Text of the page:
I recently began attending the University of Guelph and as I spend a fair amount of time on campus, I wanted to buy a computer that I could use to complete my course work in between classes. I started to think about my personal computer usage, what apps I use and I realized, I pretty much only use my web browser.
Google has been championing a product known as the Chromebook, which is a computer that pretty much only runs a web browser. That makes it a low priced device and if you pair that with the fact that I pretty much only use a web browser at home, it seems like it’s the computer I’ve been looking for. However, I’m a Computer Science major so aside from the standard word processor, I’d need to have access to web and software development apps to complete my course work. Since I pretty much only use a web browser at home, I wanted to see how feasible it would be to use a web browser for school too. Could a web browser replace an operating system?
What’s wrong with the desktop OS?
There’s certainly nothing wrong with desktop operating systems, I mean it’s the base platform that runs all our apps and it’s what powers our computers across the world. With that said though, there are a few problems and concerns that pose a threat to its future.
Firstly, the desktop OS has been around for a long time and while we’ve seen incremental updates, they’ve primarily just been consolidating features that other apps originally supplemented, such as CD & DVD writing or basic video editing software. Basically, it’s reached maturity, and that has lead to an overall stagnation, both in terms of sales and innovation.
According to Bloomberg, 2013 saw the biggest decline in PC market history. Bloomberg attributed this decline to uninterested buyers, and the sharp decline in desktop PC app development, with most apps and services moving to the web or smartphones and tablets. Ouch.
It seems that consumers are only buying new PC’s to replace their old ones instead of buying a new PC for an exciting innovative new feature, or to support the latest versions of their apps. My own mother recently replaced her 10+ year old PC for a marginally better one simply because she couldn’t find a reason to buy a new PC.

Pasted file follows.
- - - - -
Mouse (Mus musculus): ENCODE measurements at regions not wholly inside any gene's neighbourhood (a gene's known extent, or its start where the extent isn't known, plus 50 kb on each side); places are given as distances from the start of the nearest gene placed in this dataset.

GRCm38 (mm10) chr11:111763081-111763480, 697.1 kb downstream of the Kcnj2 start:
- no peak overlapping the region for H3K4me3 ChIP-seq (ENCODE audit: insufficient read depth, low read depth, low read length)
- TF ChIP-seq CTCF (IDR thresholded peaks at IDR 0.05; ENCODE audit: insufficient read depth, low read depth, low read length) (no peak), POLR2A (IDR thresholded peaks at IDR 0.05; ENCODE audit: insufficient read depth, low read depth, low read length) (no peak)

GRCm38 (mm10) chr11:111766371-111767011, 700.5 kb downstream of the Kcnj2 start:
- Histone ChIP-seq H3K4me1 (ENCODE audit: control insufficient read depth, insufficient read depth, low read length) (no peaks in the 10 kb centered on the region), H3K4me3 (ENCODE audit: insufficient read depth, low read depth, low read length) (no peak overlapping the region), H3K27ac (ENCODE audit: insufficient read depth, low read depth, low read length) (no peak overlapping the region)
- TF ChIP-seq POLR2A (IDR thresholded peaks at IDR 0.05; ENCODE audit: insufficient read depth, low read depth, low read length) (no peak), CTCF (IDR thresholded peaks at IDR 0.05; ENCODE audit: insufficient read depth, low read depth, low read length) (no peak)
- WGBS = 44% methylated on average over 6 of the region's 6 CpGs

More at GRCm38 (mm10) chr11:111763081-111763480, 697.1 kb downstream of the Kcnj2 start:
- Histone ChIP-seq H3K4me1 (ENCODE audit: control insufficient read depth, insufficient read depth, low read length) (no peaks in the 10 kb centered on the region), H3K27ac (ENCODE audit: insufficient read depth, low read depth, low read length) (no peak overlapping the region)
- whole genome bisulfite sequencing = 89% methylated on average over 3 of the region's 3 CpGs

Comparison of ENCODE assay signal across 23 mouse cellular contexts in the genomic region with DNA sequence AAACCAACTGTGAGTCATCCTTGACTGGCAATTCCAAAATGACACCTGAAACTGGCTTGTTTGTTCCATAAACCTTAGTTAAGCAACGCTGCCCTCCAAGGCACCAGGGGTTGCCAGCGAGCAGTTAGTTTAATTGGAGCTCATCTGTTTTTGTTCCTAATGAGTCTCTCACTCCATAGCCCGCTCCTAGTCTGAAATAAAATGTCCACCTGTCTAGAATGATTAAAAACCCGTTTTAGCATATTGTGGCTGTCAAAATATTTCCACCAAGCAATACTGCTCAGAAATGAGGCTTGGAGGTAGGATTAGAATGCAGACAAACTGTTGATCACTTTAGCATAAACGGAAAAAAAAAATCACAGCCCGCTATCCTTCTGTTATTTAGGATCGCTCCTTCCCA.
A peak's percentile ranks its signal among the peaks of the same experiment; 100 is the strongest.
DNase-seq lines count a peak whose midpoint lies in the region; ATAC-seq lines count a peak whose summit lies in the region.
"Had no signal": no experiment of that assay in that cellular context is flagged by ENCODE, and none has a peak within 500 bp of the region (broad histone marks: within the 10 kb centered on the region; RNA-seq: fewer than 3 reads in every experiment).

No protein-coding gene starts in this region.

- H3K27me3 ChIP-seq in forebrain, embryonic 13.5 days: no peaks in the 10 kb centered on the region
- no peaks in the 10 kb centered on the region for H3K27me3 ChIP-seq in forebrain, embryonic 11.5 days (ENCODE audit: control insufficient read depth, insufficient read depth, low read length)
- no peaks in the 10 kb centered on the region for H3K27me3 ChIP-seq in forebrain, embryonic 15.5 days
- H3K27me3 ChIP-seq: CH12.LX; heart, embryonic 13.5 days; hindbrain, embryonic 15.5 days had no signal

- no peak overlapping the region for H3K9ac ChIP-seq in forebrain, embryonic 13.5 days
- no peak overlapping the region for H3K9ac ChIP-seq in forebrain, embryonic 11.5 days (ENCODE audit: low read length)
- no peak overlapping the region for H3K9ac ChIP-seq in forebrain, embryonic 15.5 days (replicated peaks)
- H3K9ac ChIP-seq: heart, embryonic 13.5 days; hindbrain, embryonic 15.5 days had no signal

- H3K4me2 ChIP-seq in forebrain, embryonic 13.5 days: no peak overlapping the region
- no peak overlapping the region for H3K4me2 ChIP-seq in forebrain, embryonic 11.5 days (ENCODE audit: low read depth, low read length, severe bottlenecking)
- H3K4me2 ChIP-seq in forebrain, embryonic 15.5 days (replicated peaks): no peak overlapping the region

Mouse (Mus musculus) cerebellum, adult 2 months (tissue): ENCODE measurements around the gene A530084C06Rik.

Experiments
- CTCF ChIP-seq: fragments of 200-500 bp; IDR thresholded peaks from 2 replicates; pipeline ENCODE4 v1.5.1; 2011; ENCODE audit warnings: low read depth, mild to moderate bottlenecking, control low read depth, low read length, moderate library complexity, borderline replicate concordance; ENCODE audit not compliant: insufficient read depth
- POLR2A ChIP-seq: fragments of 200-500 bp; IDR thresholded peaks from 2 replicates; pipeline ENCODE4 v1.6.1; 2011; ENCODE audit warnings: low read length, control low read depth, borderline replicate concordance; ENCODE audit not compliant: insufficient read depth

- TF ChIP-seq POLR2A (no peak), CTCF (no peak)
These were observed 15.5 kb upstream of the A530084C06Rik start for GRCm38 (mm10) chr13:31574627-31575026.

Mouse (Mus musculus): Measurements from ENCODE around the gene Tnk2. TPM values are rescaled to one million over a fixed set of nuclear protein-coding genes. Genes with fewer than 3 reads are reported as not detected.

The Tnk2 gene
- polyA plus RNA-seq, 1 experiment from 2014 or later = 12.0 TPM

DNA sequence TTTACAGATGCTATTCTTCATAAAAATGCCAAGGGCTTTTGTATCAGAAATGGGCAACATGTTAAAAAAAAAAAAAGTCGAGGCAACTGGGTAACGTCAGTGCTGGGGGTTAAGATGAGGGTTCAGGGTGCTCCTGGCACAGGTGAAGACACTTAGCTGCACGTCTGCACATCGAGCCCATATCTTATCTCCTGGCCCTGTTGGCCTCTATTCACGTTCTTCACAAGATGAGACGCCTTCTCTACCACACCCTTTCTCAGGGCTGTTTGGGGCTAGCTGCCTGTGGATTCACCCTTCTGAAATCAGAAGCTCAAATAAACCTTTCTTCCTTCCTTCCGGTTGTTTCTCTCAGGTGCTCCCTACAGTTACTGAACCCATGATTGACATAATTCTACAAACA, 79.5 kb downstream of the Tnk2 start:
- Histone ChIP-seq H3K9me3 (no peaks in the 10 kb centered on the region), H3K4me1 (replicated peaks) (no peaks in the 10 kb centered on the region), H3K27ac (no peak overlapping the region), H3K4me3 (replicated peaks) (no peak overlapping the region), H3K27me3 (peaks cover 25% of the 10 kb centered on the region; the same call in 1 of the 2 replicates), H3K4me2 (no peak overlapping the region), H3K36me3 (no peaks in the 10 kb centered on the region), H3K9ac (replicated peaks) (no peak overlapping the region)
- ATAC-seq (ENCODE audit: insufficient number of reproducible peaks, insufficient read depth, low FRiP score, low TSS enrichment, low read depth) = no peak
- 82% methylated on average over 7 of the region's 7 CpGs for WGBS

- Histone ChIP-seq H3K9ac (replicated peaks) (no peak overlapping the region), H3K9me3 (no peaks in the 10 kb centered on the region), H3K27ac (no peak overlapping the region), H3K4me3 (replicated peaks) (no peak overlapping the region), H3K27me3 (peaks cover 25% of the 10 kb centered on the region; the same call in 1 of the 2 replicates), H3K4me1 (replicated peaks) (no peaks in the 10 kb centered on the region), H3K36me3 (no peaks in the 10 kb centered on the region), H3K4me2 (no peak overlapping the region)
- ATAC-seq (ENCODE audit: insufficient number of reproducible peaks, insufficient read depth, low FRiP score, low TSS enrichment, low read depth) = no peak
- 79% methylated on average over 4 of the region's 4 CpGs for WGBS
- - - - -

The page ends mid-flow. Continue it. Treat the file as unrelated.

While this certainly isn’t good news for the desktop OS, it’s far from a sinking ship. Smartphones and tablets have become more powerful, affordable and ubiquitous offering consumers a variety of devices to choose from, instead of the PC. The PC has simply lost market share to other devices, an inevitably due to the variety of substitutes.
So where does this leave the desktop OS? Well, we may have to look to the Web to find that answer.
What’s so special about the web?
The web or the Internet has long been the backbone of the PC, before the Internet the PC was essentially an electronic typewriter. That’s an exaggeration of course, but while the practical uses of the PC were revolutionary at the time, it was the marriage of the Internet and the PC that really made the PC such an essential device to own.
I remember when we bought our first PC many years ago. The Internet was already quite prevalent, though still in its infancy, but my parents bought a PC to help my sister complete her homework for school. However when we got the internet, that changed.
My brother and I used to play computer games before we got the Internet, and while we enjoyed it, we really had no idea what we were missing out on. When we finally got the Internet and access to the Web, I remember searching Google for the simple query “Games” and going through ten pages of search results just reading and learning all sorts of information, and that was just the beginning.
The Web has long been a service based resource, originally providing you access to information through a service like Google Search and instant communication through e-mail. The Web has since grown both in users and services, offering a wealth of new services that have we’ve all become quite familiar with, Facebook, Twitter and Youtube to name a few.